Casts of Courage
The mission of Casts of Courage – Logan’s Legacy is to provide families with memorial casts of their children who have courageously battled and fallen to childhood cancer or other illnesses.
Nothing has touched me as deeply nor inspired me more in 12 years as a sculptor & lifecasting artist as my work with Logan Kinkin and his family (Read Logan’s Story below). It’s my wish to give the gift of tangible memorials to parents through making exact replicas (in coldcast bronze) of the hands, feet, and faces of their beloved children. I founded Casts of Courage – Logan’s Legacy to raise awareness and fund raise to provide lifecasting as a free service so that parents who would like to have these memorial casts of their children to not have to be concerned about the cost of them as they cope with heartbreaking loss. While my focus is on children who have battled and lost their lives to childhood cancer and bringing awareness to these devastating diseases, Casts of Courage is meant to be a source of memorial casts for any family suffering the devastation of losing their children.
Please consider donating to Casts of Courage to help me to provide memorial casts to other parents as they traverse the devastating path of their child’s loss in search of a foothold. I would like to do this work, with your help, as a legacy to Logan’s short life…and I’m delighted to announce that I’ve partnered with the Cherokee County Arts Council, a nonprofit, so that all your donations are fully tax deductible. All monies raised will go toward expenses incurred in creating memorial casts, including materials & supplies, traveling, and administrative needs. For more information, email: firstname.lastname@example.org. Find us on Facebook and join the community group.
As 2016 opened, Logan Asher Kinkin was living the perfect life of a 4 year old boy. He loved his family, his dog, Truffle, and the new home that they had moved into over the holidays. His sisters, Khloe & Aria, were his favorite playmates who he was both loving and protective toward. Some of his favorite activities were cooking, dancing, going to the park, and doing art of all kinds. He was a beautiful, handsome boy (with an awesome signature hairstyle!) and he loved his mom beyond measure.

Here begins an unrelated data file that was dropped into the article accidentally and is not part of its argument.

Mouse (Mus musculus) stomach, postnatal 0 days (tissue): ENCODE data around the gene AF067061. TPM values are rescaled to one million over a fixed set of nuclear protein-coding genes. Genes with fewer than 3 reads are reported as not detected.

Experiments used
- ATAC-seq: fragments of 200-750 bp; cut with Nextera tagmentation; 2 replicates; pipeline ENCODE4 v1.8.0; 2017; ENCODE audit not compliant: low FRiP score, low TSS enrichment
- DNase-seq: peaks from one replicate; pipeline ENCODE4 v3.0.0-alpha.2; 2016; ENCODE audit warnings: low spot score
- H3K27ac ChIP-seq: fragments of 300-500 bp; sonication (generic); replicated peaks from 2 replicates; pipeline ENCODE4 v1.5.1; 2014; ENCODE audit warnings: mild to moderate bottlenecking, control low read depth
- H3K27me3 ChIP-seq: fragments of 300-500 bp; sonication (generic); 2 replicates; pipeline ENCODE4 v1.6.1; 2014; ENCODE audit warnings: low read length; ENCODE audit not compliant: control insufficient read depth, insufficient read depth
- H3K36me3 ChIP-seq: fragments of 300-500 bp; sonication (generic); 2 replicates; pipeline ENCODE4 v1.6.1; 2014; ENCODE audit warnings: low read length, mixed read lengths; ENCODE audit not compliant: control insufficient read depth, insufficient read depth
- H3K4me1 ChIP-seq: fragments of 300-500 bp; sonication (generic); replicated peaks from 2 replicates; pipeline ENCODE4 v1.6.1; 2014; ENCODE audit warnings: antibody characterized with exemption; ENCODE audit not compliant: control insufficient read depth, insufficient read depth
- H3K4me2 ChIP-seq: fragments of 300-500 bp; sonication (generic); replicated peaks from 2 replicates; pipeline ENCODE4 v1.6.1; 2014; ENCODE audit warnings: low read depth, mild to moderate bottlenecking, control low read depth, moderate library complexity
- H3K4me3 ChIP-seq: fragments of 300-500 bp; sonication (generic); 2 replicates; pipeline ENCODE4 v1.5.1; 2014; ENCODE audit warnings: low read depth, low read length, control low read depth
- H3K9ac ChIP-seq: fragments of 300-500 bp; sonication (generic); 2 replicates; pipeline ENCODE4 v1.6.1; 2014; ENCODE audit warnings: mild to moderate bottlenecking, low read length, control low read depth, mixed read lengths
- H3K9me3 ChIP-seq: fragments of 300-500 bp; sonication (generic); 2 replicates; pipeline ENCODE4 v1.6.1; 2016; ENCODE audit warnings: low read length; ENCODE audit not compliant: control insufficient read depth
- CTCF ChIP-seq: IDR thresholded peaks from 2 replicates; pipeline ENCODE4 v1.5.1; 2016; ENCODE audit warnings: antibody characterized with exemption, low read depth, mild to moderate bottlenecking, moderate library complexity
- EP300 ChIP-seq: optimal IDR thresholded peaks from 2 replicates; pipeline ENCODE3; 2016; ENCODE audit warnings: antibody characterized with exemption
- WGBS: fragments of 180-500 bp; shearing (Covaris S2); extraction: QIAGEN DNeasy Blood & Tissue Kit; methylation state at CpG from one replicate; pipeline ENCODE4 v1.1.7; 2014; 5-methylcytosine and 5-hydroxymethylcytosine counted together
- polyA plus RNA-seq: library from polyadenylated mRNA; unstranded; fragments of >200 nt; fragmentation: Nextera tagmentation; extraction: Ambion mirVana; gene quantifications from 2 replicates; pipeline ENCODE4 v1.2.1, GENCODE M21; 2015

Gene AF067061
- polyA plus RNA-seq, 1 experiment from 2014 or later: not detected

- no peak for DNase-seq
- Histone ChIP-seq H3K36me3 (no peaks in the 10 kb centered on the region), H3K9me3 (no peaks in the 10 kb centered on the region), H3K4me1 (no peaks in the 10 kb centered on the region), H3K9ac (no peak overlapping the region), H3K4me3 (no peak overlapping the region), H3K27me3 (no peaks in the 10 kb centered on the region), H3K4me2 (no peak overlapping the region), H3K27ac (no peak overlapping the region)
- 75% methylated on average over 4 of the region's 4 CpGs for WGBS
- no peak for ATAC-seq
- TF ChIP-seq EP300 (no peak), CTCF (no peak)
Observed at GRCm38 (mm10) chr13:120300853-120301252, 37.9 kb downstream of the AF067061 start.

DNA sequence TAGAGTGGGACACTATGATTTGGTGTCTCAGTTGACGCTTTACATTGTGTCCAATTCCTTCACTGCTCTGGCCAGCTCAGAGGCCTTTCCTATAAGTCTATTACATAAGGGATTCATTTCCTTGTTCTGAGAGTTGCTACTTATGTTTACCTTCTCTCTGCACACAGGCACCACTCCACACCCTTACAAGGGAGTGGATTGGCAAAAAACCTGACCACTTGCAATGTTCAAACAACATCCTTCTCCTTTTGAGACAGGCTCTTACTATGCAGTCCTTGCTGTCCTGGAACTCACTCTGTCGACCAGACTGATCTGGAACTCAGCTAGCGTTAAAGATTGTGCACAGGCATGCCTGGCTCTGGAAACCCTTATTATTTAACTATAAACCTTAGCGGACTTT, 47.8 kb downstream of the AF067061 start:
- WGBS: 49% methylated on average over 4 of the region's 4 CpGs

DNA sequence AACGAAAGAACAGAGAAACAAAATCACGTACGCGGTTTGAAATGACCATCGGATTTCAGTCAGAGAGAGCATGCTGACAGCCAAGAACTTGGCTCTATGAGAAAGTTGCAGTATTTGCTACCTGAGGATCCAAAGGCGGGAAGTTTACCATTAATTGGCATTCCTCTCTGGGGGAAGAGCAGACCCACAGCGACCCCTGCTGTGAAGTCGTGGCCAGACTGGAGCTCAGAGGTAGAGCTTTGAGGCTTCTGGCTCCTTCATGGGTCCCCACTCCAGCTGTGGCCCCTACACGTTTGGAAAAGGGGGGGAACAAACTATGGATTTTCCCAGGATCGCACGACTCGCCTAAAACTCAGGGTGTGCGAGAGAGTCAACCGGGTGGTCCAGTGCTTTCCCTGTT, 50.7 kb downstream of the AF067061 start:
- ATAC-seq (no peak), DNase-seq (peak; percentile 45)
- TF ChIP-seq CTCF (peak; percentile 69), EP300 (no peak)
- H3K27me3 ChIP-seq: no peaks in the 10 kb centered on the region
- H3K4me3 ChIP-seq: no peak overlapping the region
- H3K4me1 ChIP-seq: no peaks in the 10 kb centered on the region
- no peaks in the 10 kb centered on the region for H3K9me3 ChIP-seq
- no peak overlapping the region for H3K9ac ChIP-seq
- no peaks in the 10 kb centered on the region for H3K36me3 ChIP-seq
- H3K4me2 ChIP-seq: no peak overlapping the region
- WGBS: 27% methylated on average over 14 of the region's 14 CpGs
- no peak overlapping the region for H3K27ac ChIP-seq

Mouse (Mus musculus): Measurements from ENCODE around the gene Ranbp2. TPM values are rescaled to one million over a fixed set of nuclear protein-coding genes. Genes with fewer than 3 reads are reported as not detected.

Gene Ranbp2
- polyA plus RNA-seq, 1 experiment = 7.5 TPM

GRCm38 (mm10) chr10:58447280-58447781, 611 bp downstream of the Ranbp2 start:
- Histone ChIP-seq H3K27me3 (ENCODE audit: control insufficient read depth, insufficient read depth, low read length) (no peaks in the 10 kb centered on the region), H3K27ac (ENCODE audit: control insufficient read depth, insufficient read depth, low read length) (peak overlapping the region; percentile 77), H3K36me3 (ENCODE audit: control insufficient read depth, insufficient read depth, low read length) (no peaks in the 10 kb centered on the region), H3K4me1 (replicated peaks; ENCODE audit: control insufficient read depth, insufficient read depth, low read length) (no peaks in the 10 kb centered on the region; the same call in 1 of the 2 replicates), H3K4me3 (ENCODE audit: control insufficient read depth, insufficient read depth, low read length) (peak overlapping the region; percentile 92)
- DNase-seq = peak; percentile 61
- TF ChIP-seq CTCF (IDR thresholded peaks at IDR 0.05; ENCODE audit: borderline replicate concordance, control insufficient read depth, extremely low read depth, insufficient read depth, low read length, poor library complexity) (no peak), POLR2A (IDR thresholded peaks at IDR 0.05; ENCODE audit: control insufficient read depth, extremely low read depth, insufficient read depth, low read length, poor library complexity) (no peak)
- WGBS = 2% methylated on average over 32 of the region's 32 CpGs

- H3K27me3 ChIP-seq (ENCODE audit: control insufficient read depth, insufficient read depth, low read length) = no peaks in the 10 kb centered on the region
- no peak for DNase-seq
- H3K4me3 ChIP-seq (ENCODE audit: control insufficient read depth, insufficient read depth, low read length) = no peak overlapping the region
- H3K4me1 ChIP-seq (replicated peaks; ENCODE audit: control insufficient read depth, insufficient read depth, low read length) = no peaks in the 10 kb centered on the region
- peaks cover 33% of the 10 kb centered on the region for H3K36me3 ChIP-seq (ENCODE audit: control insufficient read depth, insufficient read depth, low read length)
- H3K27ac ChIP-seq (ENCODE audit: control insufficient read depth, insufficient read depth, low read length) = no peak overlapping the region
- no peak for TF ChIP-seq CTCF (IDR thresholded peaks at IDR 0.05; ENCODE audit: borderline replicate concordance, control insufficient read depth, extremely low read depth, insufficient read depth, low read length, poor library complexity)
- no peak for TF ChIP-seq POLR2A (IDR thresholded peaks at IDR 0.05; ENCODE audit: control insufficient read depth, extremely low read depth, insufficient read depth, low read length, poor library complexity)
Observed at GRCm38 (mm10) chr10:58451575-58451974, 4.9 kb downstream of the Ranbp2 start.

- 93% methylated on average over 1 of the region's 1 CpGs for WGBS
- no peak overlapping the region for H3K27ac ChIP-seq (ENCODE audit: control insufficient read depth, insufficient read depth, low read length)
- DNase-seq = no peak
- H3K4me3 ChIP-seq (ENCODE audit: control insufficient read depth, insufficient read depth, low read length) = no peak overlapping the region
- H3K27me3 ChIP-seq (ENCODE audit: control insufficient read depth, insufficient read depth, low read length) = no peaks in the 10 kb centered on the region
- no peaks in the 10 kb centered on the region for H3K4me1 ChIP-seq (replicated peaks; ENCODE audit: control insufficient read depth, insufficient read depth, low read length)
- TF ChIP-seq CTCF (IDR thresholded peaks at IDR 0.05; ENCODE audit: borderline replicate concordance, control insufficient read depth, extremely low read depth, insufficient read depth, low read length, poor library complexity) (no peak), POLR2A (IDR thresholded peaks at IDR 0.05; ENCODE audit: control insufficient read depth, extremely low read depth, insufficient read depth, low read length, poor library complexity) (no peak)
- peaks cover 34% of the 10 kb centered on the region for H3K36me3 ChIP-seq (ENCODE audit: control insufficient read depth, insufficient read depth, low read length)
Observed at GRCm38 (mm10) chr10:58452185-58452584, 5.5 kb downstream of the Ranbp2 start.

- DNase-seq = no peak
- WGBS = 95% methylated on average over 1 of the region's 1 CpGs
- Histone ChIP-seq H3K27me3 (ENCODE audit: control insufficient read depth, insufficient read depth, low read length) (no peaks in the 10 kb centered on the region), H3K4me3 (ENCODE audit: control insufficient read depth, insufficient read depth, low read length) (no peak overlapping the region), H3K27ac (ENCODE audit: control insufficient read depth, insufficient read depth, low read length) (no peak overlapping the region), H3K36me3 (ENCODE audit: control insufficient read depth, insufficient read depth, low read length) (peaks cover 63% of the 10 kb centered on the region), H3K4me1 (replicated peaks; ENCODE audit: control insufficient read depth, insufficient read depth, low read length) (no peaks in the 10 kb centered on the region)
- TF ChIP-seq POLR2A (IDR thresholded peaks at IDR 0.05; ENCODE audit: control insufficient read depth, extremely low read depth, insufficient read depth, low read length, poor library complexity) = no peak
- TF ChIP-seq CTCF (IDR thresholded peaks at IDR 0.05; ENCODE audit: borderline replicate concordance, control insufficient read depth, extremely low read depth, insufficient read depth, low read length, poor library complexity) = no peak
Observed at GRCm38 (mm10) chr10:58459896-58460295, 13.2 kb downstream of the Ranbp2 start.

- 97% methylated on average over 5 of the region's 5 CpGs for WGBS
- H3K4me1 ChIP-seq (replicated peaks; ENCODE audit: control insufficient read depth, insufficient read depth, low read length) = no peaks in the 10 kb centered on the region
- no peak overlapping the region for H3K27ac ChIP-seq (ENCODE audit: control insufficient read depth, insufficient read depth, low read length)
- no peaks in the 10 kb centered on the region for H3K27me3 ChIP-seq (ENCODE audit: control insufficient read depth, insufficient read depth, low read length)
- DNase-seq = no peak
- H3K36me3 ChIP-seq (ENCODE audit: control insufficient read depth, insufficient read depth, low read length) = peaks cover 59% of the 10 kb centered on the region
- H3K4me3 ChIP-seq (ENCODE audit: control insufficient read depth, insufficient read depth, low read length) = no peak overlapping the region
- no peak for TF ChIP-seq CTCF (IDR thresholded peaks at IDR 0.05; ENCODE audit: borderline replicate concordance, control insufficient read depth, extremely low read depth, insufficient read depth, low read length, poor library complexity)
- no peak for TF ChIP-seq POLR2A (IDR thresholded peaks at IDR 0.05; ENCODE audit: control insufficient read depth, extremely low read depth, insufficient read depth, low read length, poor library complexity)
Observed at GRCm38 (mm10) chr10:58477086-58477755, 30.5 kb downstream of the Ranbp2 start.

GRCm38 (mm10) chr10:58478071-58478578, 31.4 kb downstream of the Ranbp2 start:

On January 14, 2016, out of nowhere, his right eye turned in. After a visit to the eye doctor, followed by an MRI, on January 27, 2016 his parents received the most devastating news that a parent can: Logan had a terminal, malignant brain stem tumor called Diffuse Intrinsic Pontine Glioma (DIPG), which has a 0% survival rate. He was given 6 – 12 months to live, but, sadly, succumbed to the aggressiveness of his tumor in a mere 7 weeks.
I was contacted by a family friend on March 14, 2016 and commissioned to do a family of hands lifecast sculpture for the Kinkin family. Unable to make the 6 hour drive to their home until March 20, 2016, I arrived just after Logan had passed. This is when his mom asked if I could make a mold of his face. If Logan had lived for my arrival this would have been impossible, but due to this timing I was able to provide his parents with something that they’ve described as vital to their ability to cope with his loss: a three-dimensional cast of the precious face they would never be able to hold or kiss again.
As a sculptor I was able to add his signature hairstyle and reshape the areas of his face changed by the steroids he was given for symptomatic relief of his brain tumor. Because of this, they can remember him as the healthy child he was and not in the way he changed after his diagnosis. I also made molds of his hands and feet as well as molds of the hands of his parents and sisters to create a family of hands lifecast sculpture showing their family whole and intact.
In the words of Logan’s mom, Kriszti:
“I love having his hands that I can hold each night to say goodnight before I go upstairs, but having his face… that is completely priceless to me. I honestly don’t know what I would do without that piece. I kiss his sweet face every day multiple times, telling him how much I love him and miss him. Rest my hand on his cheek the same way I did when he left me. It brings me back to when he was physically here with me and that is irreplaceable.”